Marxist secularist Frank Ridley (Francis Ambrose Ridley: 22 February 1897 – 27 March 1994) was a long-standing friend of Albert Meltzer, whom he visited regularly at Albert’s Coptic Street Bookshop — which is where I met him, in 1967-68, in my role as Coptic Press printer and general dogsbody. Albert, who was a great fan of Frank’s work, wanted to republish some of his long out-of-print books, including ‘The Assassins’ and the present work, ‘The Jesuits. A Study in Counter-Revolution’, but given our resources at the time it proved impossible. I did promise that we’d re-publish it one day, which turned out to be today — much later than we’d hoped-for and too late for them to see: Frank died in 1994 and Albert died two years later. At least in its present format, as an eBook, it is now available for new generations of readers who, otherwise, would have been unlikely to come across Frank’s fascinating and learned account of the Pope’s Jihadis, the ‘Assassins of Christendom’, and the shock-troops of the Catholic counter-revolution.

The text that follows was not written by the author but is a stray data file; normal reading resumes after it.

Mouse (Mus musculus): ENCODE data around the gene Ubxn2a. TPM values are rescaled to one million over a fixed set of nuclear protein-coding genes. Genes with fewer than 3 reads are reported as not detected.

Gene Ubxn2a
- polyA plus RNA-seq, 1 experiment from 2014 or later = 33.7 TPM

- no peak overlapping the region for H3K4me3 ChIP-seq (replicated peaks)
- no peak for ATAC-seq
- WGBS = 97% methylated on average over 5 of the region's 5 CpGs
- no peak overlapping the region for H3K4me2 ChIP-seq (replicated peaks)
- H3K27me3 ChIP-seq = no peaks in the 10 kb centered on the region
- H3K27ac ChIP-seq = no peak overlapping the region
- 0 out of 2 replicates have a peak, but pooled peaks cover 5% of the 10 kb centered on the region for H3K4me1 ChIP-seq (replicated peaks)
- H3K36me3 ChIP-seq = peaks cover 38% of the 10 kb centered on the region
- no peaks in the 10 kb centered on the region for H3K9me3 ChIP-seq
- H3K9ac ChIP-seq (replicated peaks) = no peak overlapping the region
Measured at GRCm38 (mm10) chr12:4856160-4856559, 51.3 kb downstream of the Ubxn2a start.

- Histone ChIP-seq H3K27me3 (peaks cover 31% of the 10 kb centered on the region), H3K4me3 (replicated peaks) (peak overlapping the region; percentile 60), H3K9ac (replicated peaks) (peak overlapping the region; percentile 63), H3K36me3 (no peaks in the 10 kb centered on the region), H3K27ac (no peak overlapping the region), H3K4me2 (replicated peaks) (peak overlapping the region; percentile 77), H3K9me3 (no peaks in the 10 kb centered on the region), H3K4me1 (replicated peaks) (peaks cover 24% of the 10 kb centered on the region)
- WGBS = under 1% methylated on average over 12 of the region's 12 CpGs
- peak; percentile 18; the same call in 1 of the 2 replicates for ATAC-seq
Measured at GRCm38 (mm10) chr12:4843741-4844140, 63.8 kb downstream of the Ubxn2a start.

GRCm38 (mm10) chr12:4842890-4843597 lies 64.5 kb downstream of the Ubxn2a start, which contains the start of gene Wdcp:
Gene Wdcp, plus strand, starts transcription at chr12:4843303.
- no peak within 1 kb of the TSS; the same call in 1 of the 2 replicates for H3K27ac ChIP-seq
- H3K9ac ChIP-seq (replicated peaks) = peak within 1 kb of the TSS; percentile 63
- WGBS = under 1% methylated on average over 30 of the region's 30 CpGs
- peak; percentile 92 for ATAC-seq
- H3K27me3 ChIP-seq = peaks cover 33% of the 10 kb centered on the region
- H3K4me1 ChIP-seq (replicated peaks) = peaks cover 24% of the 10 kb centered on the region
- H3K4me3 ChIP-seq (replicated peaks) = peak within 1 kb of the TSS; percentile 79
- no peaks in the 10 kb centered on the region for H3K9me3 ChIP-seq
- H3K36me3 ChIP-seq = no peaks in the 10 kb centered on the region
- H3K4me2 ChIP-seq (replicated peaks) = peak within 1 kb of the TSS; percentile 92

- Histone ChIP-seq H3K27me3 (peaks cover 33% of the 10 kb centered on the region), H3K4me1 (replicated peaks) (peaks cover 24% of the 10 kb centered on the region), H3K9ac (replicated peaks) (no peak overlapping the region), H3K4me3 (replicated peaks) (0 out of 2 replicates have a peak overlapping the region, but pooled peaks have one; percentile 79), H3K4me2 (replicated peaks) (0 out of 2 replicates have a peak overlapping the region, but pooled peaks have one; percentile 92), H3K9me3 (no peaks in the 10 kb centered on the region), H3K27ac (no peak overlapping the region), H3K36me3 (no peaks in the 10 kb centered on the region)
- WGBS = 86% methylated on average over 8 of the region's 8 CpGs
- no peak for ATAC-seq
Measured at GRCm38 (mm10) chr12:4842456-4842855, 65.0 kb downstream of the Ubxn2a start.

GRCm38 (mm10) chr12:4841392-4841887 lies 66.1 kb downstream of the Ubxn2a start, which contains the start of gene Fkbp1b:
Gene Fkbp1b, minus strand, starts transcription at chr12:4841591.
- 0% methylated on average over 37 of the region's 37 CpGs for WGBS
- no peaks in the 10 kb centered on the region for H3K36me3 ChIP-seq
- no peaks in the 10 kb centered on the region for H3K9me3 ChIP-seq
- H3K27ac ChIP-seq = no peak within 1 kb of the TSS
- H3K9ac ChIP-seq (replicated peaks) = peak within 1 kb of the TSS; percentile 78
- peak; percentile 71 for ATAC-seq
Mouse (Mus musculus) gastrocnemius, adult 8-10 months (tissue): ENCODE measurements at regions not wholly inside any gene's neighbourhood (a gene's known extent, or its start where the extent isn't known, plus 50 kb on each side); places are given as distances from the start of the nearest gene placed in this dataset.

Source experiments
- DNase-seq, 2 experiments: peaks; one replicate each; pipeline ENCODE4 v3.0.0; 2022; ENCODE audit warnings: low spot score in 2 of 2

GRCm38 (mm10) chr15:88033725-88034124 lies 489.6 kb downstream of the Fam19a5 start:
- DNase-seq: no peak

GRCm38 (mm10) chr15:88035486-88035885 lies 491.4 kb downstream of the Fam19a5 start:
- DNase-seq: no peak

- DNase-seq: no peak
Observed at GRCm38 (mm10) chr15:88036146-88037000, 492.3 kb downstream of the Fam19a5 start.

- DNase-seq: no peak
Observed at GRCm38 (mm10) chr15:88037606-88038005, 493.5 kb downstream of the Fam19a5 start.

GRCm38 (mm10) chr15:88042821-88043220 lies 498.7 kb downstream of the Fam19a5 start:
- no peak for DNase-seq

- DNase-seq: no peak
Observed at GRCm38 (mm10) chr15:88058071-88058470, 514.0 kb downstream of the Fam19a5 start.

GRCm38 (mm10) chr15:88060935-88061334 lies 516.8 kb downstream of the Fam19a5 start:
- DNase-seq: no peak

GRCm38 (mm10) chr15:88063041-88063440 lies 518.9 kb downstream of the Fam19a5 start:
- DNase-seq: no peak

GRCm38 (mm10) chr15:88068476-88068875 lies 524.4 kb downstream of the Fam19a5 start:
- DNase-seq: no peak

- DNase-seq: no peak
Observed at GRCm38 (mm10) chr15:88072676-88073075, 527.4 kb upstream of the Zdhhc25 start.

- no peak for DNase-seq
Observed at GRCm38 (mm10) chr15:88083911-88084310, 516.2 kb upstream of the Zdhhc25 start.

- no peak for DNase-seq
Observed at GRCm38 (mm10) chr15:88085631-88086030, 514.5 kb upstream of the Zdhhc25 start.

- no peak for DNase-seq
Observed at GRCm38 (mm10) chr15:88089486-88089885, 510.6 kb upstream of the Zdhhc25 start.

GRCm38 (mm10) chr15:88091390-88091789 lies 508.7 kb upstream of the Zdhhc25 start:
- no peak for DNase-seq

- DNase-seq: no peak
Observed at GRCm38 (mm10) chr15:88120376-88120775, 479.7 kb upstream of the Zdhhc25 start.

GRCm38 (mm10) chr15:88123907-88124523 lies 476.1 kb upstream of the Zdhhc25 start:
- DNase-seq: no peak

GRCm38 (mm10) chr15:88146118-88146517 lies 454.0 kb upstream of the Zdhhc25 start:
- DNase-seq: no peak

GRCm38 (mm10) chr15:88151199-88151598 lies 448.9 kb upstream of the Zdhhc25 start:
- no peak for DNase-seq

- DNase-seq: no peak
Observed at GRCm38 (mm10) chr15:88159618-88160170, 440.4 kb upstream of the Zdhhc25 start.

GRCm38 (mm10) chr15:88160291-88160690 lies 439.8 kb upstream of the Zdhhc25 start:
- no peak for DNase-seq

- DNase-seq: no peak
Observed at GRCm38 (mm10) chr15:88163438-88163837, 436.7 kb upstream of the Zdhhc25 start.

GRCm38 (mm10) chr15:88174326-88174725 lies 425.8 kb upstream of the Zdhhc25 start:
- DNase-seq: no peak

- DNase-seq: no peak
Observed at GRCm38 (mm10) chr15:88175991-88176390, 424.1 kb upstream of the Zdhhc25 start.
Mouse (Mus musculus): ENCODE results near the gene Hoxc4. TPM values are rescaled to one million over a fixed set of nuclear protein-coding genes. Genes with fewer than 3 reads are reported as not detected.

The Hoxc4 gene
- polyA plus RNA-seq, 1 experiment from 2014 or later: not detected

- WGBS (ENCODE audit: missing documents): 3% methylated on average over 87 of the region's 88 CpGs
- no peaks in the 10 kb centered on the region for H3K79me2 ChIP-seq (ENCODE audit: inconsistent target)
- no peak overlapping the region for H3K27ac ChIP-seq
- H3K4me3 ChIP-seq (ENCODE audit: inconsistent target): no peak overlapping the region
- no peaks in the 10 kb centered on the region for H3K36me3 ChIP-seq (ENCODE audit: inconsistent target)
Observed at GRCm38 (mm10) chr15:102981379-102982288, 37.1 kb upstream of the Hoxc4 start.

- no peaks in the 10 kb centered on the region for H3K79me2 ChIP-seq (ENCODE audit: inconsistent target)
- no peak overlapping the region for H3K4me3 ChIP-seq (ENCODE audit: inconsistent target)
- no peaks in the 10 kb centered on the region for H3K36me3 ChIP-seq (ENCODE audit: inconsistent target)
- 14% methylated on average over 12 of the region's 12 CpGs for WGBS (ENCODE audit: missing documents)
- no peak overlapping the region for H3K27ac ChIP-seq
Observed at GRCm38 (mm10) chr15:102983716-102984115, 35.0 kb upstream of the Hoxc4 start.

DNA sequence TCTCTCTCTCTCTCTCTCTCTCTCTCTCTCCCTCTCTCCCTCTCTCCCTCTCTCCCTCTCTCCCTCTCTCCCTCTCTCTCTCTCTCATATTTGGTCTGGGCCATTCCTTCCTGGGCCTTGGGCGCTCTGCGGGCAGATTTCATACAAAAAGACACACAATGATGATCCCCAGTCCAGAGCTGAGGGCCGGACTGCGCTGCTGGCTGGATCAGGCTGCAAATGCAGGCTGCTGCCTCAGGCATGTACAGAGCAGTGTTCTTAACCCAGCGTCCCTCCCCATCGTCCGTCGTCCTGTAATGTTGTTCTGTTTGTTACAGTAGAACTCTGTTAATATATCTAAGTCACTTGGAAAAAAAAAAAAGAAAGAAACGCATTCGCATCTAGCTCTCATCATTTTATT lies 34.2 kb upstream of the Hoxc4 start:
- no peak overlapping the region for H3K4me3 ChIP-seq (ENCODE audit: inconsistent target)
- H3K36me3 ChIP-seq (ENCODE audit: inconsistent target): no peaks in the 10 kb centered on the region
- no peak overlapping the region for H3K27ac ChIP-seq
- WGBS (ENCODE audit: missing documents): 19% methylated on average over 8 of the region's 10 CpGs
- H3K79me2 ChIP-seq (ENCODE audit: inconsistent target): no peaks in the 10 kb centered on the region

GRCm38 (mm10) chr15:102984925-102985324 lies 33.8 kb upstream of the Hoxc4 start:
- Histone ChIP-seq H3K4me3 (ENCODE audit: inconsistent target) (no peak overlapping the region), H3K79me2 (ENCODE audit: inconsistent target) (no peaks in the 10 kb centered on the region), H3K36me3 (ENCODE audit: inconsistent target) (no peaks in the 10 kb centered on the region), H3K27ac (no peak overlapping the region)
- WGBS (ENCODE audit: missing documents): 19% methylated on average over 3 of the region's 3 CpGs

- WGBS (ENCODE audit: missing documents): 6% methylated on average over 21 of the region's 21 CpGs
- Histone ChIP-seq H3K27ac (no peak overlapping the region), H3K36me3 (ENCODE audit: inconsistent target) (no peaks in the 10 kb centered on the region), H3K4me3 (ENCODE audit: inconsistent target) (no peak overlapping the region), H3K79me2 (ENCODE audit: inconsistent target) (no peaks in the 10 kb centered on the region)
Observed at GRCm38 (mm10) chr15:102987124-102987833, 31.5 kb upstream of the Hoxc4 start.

This book, then, seeks to substitute historical dialectics for theology or archaeology as the chief clue to the investigation of the great medieval reaction of four centuries ago. For perhaps the first time, it shows Loyola’s ultimate significance as the leader and founder of the most successful counter-revolution in history, a counter-revolution which preserved half Europe and Latin America under the yoke of medievalism until quite recent times, and whose effects can be seen in Spain and elsewhere to this day It is, therefore, fundamentally as a study in counter-revolution that the career and historic significance of Ignatius Loyola, and of his masterpiece, the Society of Jesus, is here presented.